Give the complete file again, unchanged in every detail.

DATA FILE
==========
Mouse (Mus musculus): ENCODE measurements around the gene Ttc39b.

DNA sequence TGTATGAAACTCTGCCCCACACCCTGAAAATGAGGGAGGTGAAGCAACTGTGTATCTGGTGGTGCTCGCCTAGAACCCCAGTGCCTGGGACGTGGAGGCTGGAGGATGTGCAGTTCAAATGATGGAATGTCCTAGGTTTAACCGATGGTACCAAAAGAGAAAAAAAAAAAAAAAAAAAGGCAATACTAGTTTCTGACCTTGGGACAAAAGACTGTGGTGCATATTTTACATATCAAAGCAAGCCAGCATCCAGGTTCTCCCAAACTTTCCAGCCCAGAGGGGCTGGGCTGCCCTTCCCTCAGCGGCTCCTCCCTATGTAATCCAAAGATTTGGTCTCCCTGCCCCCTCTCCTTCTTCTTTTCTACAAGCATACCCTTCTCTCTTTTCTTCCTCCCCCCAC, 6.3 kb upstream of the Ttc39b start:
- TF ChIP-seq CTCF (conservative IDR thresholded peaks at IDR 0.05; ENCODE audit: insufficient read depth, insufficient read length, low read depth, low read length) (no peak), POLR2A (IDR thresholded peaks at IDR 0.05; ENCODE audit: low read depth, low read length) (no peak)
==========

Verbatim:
Mouse (Mus musculus): ENCODE measurements around the gene Ttc39b.

DNA sequence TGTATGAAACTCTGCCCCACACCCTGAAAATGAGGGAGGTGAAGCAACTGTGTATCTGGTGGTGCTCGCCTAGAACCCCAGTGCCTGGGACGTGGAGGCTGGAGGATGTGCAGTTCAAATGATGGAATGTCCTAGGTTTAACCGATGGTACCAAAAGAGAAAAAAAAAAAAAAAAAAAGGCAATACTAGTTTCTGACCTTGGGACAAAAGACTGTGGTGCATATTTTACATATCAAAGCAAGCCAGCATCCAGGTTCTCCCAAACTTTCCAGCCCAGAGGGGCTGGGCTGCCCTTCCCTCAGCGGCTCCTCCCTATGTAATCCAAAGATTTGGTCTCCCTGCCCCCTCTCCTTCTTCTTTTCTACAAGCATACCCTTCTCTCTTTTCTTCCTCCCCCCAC, 6.3 kb upstream of the Ttc39b start:
- TF ChIP-seq CTCF (conservative IDR thresholded peaks at IDR 0.05; ENCODE audit: insufficient read depth, insufficient read length, low read depth, low read length) (no peak), POLR2A (IDR thresholded peaks at IDR 0.05; ENCODE audit: low read depth, low read length) (no peak)